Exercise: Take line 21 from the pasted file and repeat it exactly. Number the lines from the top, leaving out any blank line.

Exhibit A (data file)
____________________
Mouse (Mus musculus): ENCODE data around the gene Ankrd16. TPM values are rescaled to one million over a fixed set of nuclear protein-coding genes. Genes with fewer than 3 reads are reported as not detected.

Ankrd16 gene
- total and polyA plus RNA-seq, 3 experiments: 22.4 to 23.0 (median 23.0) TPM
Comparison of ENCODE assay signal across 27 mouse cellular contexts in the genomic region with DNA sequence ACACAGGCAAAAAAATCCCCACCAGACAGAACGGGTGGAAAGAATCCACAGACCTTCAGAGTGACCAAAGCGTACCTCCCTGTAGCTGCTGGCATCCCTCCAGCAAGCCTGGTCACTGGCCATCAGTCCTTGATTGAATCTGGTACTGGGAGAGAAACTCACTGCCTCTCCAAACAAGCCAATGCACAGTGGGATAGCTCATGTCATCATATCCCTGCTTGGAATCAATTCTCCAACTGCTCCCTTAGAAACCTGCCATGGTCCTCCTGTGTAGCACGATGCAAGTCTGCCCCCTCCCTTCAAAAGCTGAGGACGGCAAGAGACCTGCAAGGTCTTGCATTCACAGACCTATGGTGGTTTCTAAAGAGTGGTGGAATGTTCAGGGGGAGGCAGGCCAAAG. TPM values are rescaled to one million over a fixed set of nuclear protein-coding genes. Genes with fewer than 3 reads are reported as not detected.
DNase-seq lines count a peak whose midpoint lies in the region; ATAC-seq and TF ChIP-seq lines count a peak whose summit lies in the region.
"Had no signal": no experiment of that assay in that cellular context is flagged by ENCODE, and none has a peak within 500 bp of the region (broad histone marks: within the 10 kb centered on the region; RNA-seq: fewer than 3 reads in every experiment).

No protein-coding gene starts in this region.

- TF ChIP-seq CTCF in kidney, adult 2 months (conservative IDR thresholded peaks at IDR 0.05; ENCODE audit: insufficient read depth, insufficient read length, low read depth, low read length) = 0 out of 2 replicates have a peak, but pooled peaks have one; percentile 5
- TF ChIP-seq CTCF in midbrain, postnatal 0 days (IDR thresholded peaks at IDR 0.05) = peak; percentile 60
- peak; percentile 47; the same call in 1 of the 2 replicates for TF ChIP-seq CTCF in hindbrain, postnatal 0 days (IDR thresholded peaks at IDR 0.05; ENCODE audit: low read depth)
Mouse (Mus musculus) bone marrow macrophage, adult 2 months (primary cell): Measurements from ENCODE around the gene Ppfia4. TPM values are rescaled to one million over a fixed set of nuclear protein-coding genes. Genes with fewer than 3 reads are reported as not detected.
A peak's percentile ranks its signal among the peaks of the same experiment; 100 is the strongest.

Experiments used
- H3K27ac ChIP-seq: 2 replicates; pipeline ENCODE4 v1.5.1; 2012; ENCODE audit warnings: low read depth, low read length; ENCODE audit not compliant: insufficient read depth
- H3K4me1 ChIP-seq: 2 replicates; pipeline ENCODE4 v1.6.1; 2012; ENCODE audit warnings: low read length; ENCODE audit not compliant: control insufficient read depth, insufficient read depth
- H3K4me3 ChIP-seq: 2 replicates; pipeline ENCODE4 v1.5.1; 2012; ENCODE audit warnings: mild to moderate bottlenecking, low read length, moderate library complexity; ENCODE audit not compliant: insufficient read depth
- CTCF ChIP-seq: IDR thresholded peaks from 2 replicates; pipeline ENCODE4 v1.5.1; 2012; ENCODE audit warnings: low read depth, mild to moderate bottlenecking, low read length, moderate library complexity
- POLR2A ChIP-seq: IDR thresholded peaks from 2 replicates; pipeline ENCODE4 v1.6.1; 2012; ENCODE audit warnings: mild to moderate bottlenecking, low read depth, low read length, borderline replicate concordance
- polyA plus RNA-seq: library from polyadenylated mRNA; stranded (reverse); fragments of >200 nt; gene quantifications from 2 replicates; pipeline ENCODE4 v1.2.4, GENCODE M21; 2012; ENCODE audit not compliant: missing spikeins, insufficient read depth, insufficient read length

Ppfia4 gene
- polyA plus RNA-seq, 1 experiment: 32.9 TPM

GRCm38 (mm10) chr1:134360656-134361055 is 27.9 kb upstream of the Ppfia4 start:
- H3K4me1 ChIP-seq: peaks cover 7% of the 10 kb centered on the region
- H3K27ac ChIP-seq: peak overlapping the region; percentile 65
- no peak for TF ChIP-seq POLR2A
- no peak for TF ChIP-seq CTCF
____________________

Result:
- polyA plus RNA-seq, 1 experiment: 32.9 TPM